- CNBC's Jim Cramer said investors now need to be more picky in their stock selections.
- The Federal Reserve's plan to expedite the tightening of its monetary policy means "the universe of potential winners has gotten smaller," he said.
- However, the "Mad Money" host argued "there are still tons of groups that work."
Investors need to be pickier as a result of the Federal Reserve's plan to expedite tightening of monetary policy, CNBC's Jim Cramer said Thursday.
"While the universe of potential winners has gotten smaller, there are still tons of groups that work," the "Mad Money" host said, shortly after the tech-heavy Nasdaq recorded its worst day since September, sinking 2.47%, and the S&P 500 dropped 0.87%.
The Dow Jones Industrial Average only declined 0.08% as the blue chips benefited from the strong performance of its bank constituents such as JPMorgan and Goldman Sachs.
Financials are one sector that Wall Street appears to be favoring right now, Cramer said. "Pretty much any financial can win here, though some more than others," he said, noting his charitable trust owns Morgan Stanley and Wells Fargo.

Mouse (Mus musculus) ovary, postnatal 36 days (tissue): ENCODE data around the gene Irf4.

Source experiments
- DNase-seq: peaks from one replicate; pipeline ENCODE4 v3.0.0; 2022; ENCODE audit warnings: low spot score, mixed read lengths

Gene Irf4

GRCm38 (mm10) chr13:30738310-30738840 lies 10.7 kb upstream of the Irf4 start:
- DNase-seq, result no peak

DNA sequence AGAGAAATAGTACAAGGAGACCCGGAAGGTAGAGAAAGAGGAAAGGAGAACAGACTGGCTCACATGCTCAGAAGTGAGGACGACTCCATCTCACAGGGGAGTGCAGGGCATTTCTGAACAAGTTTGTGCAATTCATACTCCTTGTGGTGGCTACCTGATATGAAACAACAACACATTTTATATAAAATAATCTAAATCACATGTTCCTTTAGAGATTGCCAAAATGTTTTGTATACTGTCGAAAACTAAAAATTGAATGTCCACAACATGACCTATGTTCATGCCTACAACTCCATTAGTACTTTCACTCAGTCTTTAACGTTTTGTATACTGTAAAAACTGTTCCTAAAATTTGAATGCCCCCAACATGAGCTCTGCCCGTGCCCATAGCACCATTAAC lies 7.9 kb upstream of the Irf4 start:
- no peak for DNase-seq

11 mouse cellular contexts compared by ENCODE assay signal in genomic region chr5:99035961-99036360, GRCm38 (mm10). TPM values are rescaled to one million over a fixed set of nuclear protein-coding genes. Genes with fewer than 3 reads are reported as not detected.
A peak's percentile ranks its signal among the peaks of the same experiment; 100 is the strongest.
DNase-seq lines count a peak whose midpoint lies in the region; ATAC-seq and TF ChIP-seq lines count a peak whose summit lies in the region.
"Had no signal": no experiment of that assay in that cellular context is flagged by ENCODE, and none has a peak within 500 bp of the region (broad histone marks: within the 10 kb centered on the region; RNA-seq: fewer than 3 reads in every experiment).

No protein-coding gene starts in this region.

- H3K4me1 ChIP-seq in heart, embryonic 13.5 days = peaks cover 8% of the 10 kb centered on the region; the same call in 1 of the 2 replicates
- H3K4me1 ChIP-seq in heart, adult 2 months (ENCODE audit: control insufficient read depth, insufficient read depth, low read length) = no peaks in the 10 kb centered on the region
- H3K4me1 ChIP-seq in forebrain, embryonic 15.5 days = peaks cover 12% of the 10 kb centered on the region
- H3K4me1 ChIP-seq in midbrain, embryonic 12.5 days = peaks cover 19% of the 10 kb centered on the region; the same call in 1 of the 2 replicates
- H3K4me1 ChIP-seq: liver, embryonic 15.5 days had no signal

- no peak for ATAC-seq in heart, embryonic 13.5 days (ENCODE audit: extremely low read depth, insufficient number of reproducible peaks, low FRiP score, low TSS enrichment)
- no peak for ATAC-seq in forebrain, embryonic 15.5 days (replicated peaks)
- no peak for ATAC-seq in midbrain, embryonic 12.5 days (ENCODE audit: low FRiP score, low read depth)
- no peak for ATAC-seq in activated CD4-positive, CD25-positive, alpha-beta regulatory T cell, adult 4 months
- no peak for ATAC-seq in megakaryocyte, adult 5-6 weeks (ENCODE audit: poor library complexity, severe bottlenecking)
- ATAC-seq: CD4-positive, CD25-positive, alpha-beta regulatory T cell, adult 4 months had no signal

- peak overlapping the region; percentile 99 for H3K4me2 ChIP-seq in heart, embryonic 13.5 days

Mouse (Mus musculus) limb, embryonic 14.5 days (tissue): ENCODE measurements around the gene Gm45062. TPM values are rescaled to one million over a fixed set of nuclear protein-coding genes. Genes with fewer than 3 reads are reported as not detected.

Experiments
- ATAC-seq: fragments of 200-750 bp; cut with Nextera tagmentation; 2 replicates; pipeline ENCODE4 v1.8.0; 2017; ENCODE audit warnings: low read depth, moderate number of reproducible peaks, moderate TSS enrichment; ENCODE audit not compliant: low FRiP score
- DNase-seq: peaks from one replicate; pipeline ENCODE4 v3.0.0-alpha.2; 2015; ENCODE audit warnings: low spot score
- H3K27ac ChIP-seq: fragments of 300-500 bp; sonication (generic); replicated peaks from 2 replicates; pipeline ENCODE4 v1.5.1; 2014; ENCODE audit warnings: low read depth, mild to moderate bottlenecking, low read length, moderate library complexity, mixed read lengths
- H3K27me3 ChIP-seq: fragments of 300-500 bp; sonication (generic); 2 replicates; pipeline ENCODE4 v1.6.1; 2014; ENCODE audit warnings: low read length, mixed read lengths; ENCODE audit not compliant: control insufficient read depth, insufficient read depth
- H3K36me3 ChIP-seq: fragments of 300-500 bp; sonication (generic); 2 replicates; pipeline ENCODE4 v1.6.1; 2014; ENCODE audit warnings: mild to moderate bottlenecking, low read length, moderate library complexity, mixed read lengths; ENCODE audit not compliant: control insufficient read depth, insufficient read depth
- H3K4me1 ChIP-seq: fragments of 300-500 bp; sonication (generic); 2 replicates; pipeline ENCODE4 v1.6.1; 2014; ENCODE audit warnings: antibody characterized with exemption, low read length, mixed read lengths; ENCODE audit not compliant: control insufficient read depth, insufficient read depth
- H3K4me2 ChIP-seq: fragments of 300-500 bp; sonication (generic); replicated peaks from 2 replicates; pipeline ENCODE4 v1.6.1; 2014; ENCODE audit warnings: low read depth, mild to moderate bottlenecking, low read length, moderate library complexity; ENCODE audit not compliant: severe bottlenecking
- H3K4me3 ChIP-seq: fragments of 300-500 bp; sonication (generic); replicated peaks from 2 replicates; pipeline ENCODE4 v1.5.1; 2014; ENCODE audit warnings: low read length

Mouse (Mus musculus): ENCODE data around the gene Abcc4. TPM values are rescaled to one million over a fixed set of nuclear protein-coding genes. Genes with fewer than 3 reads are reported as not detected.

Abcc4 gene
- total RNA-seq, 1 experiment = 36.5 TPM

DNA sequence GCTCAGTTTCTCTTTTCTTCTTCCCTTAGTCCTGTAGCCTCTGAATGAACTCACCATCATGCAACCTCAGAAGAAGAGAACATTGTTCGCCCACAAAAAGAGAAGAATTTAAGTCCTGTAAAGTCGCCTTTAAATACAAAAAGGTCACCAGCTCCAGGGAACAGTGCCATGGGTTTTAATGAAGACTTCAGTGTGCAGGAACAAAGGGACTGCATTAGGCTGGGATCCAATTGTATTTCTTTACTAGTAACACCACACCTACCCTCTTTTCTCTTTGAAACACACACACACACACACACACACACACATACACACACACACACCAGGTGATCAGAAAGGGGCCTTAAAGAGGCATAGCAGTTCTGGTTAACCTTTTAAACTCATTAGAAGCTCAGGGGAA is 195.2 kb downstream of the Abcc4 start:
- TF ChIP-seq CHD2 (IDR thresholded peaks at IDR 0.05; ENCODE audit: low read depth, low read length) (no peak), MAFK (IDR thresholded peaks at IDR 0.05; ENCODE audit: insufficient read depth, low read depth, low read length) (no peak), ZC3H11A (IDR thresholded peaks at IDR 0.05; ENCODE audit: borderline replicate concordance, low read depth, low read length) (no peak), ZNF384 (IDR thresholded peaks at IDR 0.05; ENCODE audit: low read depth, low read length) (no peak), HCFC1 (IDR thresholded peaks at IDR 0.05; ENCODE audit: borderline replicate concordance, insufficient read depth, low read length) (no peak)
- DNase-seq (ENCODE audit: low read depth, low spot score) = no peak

"We just bought more Morgan Stanley for the trust in the last downturn because it has no real credit risk, it's a gigantic fee generation machine [with] very strong leadership," he said. "No controversy; just moneymaking. Remember, we don't want to be clever at this stage of the game. Simple's fine."
In addition to the banks, Cramer said he also has a favorable view on the consumer staple cohort, which includes the likes of Clorox. He also mentioned drugmaker Eli Lilly, which his charitable trust owns, as a stock that can keep winning.
On the other hand, the "Mad Money" host warned investors about owning companies that are fast-growing but lack profitability. He also said the homebuilders' day in the sun may have passed and issued a word of caution about high-multiple retail stocks.
"There will be whispers that the omicron strain wilt cut back mall shopping. … Those sirens of selling were easy to ignore before the Fed started tightening, but now we're in a glass-half-empty market," he said.
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